Sergiy Gerasymchuk DEO 2008 Marco Li Calzi ORTEC Finance, Amsterdam, The Netherlands
    Reference Dependence and Social Interactions in Agent-Based Models of Financial Markets
    The Ph.D. thesis is devoted to the study of two economic phenomena, namely reference dependence and social interactions, applied to financial markets. In Chapter 1 we study S-shaped utility maximization for the standard portfolio selection problem. We derive a mean-variance criterium of choice, which preserves reference dependence and the reflection effect. Subsequently we study diversification possibilities and obtain the demand for the risky asset. The model of a financial market presented in Chapter 2 assumes heterogeneity of agents with respect to both their reference points and their beliefs. We analyze the impact of the former layer of heterogeneity on the asset return and wealth dynamics. The results reveal that different reference points of the agents can lead to market instabilities and persistent trading volume even if their beliefs are kept homogeneous. In Chapter 3 we propose a model of a financial market populated with heterogeneous belief agents. Every period each agent chooses a predictor of the future price on the basis of the past performance of own and alternative strategies of the directly connected to her agents. Using the rewiring procedure we construct four types of commonly considered networks and investigate the effects of their topology on the asset price dynamics. We show that network structure does influence price dynamics due to the different speed of information exchange.

    Elisabetta Trevisan DEC 2008 Giuseppe Tattara Tilburg University, The Netherlands

    Effects of Employment Protection Legislation on Employment Dynamics
    The topic of the dissertation is the analysis of the effects of Employment Protection Legislation on the employment dynamics. In the first chapter, the evaluation of a Spanish reform occurred in 1997 has been performed. In particular, I evaluate the impact of the introduction of new permanent contracts with lower firing costs on the perceived job security of the workers. A reduction in the level of protection increases the perceived job security of workers with less than 30 years of age. In the second chapter, I present a model determining under which conditions a firm decides to upsize or not and whether to hire a permanent or a temporary workers, when EPL is variable enforced depending on firm size. The empirical analysis on the Veneto case shows that firms close to the threshold size are not scared to upsize, but if they decide to upsize they prefer to hire temporary rather than permanent workers. The last chapter investigates the impact of job mobility and tenure on wage variability. The comparison between Denmark and Veneto highlights that for Denmark, high mobility has a positive impact on wage increases, while built up on firm specific human capital has a negative impact. In Veneto, instead, it appears that long tenure is more rewarding than to change job. These last results holds also for the within Veneto analysis, where we compare small and big firms.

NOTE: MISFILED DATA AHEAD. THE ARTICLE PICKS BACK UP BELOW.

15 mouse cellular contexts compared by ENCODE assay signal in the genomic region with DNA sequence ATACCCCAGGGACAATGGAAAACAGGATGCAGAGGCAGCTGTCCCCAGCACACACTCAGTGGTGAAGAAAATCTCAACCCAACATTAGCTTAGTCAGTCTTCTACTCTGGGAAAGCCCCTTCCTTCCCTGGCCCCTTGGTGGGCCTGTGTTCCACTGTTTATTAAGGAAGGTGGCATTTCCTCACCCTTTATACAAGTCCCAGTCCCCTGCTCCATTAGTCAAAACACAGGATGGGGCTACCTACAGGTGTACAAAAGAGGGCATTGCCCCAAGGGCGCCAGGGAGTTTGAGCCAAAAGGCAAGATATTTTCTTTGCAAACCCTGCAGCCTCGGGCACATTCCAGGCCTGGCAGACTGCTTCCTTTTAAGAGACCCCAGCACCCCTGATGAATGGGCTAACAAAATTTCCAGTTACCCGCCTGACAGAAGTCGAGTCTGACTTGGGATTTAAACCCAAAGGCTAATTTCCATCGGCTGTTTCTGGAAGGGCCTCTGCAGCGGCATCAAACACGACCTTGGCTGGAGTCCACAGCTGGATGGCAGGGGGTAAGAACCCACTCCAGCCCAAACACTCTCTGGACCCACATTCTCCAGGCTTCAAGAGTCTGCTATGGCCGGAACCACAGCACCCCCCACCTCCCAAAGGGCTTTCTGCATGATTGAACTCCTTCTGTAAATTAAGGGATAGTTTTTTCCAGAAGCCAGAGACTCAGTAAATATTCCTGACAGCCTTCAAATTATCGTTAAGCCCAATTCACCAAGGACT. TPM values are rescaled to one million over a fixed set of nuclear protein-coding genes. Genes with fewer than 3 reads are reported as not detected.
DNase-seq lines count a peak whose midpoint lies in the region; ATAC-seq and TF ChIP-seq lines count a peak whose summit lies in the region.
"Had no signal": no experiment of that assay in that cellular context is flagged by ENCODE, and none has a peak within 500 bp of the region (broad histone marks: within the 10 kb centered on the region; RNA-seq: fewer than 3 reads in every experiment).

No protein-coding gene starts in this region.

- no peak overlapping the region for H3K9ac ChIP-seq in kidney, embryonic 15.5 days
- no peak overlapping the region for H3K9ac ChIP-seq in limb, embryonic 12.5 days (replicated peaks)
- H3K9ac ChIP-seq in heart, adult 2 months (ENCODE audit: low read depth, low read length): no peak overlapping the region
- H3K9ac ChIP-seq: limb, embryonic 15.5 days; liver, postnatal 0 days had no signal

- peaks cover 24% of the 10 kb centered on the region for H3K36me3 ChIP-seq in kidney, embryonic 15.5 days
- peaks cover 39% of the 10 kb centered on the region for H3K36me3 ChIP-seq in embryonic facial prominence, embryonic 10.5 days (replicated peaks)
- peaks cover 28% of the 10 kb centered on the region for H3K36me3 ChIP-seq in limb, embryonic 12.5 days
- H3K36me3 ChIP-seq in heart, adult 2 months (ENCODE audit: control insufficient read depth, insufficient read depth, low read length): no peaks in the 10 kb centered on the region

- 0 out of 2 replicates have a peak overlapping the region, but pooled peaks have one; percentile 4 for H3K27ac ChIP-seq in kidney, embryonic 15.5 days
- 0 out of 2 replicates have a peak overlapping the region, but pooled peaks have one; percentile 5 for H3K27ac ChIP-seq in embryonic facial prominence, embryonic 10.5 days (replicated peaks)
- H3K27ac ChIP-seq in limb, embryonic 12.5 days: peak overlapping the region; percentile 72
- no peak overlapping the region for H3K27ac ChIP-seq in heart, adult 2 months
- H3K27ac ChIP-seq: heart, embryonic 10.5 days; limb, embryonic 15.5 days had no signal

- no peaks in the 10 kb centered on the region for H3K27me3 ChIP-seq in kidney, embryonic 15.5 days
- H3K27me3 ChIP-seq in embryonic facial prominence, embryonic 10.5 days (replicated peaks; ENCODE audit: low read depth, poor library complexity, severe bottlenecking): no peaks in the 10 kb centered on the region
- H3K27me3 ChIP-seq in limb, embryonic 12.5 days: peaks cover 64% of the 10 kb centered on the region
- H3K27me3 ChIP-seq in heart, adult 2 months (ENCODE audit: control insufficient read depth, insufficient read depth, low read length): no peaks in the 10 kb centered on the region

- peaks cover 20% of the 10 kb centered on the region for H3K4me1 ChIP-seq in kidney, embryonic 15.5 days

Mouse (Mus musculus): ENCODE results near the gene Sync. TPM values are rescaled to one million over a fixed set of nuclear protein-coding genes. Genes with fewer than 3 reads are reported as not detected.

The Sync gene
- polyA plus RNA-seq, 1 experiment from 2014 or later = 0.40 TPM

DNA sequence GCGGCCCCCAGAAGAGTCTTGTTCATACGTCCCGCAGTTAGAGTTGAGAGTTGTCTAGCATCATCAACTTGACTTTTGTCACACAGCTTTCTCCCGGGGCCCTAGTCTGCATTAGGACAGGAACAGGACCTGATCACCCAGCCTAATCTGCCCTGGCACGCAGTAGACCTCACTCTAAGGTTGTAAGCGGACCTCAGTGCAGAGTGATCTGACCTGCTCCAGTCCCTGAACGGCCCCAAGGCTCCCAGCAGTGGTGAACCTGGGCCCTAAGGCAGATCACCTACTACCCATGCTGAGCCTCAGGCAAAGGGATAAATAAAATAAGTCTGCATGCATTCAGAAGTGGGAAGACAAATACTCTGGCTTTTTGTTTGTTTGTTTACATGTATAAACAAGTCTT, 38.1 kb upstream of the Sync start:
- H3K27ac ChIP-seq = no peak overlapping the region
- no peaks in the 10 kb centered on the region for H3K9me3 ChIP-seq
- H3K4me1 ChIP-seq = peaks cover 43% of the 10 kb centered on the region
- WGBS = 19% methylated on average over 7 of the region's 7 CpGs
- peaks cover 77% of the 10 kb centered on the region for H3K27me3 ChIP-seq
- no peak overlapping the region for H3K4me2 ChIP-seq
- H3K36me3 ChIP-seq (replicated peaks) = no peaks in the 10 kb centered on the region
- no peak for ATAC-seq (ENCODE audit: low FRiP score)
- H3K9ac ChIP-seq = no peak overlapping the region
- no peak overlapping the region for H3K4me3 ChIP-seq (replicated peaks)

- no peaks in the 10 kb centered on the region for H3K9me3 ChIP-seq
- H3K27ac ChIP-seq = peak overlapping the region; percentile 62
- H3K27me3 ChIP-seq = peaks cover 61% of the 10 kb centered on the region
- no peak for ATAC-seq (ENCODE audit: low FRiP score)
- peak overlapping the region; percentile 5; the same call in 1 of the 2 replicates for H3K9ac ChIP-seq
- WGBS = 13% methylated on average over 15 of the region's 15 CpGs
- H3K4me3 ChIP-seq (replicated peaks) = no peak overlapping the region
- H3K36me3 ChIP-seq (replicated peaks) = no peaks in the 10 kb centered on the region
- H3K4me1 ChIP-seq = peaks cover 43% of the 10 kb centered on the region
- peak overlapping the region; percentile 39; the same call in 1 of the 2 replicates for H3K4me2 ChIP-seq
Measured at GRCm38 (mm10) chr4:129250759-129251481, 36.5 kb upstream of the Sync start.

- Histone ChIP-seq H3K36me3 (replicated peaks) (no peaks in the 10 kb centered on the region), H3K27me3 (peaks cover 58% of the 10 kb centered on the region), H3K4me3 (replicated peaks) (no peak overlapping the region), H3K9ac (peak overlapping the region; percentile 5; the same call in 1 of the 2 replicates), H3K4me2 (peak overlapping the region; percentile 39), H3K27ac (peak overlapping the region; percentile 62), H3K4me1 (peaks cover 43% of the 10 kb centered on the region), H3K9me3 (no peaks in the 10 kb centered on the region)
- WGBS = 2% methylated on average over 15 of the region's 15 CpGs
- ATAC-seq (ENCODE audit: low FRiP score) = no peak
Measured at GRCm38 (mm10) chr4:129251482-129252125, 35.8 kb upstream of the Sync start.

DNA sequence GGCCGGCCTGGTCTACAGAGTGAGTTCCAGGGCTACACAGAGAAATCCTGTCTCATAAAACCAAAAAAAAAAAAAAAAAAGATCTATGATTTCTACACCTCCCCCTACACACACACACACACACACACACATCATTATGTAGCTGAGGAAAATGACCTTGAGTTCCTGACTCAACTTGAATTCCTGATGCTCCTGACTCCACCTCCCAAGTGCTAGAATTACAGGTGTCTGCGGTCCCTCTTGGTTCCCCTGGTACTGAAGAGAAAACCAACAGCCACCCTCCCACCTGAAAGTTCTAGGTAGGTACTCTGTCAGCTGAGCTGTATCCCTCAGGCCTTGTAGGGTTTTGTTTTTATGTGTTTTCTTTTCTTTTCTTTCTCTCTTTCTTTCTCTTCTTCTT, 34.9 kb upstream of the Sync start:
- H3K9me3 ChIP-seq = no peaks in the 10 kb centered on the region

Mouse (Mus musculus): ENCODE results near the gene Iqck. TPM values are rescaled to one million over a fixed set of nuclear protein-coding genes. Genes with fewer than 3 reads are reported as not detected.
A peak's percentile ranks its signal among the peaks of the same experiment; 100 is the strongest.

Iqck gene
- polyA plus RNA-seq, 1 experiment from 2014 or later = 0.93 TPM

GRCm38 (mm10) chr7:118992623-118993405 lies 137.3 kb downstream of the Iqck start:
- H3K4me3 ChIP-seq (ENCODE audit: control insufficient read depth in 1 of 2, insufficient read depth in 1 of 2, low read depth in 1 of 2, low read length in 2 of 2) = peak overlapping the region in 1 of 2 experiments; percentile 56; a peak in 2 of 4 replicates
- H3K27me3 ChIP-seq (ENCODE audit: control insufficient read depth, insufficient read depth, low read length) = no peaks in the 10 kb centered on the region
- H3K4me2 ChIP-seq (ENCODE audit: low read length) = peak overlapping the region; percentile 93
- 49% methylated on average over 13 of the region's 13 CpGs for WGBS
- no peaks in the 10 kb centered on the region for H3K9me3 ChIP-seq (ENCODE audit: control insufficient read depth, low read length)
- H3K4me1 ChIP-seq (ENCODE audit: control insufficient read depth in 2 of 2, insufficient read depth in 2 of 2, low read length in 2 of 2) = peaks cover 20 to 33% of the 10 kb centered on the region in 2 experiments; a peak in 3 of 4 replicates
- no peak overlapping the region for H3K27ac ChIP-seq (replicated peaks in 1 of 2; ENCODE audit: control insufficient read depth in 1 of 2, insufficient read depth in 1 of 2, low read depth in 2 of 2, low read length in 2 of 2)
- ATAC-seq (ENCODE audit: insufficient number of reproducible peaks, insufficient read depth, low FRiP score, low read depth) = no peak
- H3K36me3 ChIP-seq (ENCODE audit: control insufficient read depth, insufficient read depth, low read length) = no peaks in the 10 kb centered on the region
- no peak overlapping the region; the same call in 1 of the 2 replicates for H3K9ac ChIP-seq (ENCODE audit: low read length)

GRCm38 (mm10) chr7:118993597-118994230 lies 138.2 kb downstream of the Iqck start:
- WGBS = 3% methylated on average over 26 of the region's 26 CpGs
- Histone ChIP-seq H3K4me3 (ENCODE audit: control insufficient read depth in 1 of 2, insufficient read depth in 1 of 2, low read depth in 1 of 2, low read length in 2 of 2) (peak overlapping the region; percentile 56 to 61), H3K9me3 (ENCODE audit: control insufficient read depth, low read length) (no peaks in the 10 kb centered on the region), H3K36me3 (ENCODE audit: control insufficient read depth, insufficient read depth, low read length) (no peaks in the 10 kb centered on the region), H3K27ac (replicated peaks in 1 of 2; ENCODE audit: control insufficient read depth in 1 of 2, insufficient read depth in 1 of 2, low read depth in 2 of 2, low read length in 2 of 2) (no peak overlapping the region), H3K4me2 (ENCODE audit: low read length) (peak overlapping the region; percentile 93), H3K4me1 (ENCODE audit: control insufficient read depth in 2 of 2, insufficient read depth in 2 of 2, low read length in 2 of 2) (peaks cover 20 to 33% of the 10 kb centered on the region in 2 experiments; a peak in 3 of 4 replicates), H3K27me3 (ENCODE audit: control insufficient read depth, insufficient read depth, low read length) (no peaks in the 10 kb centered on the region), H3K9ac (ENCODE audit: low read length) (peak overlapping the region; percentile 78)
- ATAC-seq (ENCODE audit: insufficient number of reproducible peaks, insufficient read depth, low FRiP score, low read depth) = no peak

Laura Frigotto DEA 2007 Maurizio Rispoli University of Trento, Italy

    Organizations Facing the Unexpected.
    This doctoral thesis tackles the phenomenon of the unexpected in organizations. As a general rule, organizations arrange their operations and their knowledge on relevant states of the world, on the basis of expectations, which are the result of organizational experience and previous learning process. Organizational expectations and competence, though, are constructed assuming that future challenges will consist of replications of the past ones. When this does not happen, organizations are taken unawares by unexpected events. We provide a twofold analysis of the unexpected based on a case study analysis and on simulations run on an original model of decision making in novel contexts in the individual and collective dimension. Our findings show that more knowledge is not the answer, as even the most peculiar learning strategies are always constrained within the boundaries of existing knowledge. The unexpected may be better captured by a vast access to distributed specialized knowledge supported by the exploration of diverse framings of the problem and by their broadcasting.

    Marcella Lucchetta DEC 2007 Agar Brugiavini / Loriana Pelizzon European Central Bank,Frankfurt am Main

    Three Essays on Banking Sector Stability: Theoretical Models and Empirical Application
    This thesis consists of three interdependent and original works on the relation between a single bank behavior and the overall banking sector stability in response to monetary policy, minimum capital requirement and merger waves. A theoretical model explains the impact of minimum capital requirement on bank risk taking behavior. Minimum capital, through the effect on the interbank interest rate, has the perverse effect to increase bank risk taking behavior. Moreover, minimum capital must increase as the risk-free interest rate rises. Then, the magnitude of the interest rates to affect banks behavior is empirically assessed. Finally, a chapter tests empirically a model which highlights the relation between consolidation of banks suppliers of differentiated products and bank risks.

    Giacomo Pasini DEO 2007 Agar Brugiavini University Ca' Foscari of Venice
    Emprirical Studies on Social Interactions

    The topic of this dissertation is the estimation of three economic models that take explicitly into